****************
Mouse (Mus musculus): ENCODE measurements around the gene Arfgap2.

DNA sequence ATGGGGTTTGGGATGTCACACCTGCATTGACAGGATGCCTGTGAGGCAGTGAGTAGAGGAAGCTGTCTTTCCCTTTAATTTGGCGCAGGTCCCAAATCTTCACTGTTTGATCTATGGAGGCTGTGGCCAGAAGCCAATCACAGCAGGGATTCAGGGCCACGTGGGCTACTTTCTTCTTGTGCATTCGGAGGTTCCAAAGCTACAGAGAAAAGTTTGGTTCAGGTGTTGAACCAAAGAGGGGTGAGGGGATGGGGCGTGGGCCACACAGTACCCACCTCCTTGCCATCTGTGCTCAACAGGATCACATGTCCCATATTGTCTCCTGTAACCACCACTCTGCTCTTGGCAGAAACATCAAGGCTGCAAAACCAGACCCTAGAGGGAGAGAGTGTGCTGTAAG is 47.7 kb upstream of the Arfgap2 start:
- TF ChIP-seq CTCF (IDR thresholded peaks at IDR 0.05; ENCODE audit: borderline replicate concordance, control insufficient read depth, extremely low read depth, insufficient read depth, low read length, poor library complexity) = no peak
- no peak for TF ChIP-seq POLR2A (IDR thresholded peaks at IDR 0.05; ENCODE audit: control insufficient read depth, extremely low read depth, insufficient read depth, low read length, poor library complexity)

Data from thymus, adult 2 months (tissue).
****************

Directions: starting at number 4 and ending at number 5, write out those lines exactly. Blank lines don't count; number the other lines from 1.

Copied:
- no peak for TF ChIP-seq POLR2A (IDR thresholded peaks at IDR 0.05; ENCODE audit: control insufficient read depth, extremely low read depth, insufficient read depth, low read length, poor library complexity)

Data from thymus, adult 2 months (tissue).